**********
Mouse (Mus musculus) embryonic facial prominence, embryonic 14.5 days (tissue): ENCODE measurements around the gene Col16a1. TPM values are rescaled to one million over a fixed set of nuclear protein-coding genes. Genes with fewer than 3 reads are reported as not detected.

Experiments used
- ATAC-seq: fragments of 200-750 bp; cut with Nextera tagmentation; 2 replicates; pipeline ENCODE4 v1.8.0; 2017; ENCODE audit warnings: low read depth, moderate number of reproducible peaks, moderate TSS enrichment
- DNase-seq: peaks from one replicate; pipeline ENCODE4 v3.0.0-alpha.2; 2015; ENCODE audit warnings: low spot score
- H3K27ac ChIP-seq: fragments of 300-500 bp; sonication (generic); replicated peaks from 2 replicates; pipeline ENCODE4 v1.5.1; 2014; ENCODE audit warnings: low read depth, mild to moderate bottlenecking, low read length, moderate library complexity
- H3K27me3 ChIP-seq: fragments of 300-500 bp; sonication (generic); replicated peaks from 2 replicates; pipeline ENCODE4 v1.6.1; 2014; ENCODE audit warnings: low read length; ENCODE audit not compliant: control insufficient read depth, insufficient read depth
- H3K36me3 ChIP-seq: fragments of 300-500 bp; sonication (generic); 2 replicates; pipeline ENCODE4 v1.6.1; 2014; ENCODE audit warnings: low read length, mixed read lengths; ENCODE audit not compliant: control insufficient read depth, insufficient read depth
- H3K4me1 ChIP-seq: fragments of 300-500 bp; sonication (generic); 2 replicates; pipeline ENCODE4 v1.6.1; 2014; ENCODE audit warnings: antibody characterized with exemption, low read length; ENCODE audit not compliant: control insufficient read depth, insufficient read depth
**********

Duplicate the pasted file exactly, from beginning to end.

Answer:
Mouse (Mus musculus) embryonic facial prominence, embryonic 14.5 days (tissue): ENCODE measurements around the gene Col16a1. TPM values are rescaled to one million over a fixed set of nuclear protein-coding genes. Genes with fewer than 3 reads are reported as not detected.

Experiments used
- ATAC-seq: fragments of 200-750 bp; cut with Nextera tagmentation; 2 replicates; pipeline ENCODE4 v1.8.0; 2017; ENCODE audit warnings: low read depth, moderate number of reproducible peaks, moderate TSS enrichment
- DNase-seq: peaks from one replicate; pipeline ENCODE4 v3.0.0-alpha.2; 2015; ENCODE audit warnings: low spot score
- H3K27ac ChIP-seq: fragments of 300-500 bp; sonication (generic); replicated peaks from 2 replicates; pipeline ENCODE4 v1.5.1; 2014; ENCODE audit warnings: low read depth, mild to moderate bottlenecking, low read length, moderate library complexity
- H3K27me3 ChIP-seq: fragments of 300-500 bp; sonication (generic); replicated peaks from 2 replicates; pipeline ENCODE4 v1.6.1; 2014; ENCODE audit warnings: low read length; ENCODE audit not compliant: control insufficient read depth, insufficient read depth
- H3K36me3 ChIP-seq: fragments of 300-500 bp; sonication (generic); 2 replicates; pipeline ENCODE4 v1.6.1; 2014; ENCODE audit warnings: low read length, mixed read lengths; ENCODE audit not compliant: control insufficient read depth, insufficient read depth
- H3K4me1 ChIP-seq: fragments of 300-500 bp; sonication (generic); 2 replicates; pipeline ENCODE4 v1.6.1; 2014; ENCODE audit warnings: antibody characterized with exemption, low read length; ENCODE audit not compliant: control insufficient read depth, insufficient read depth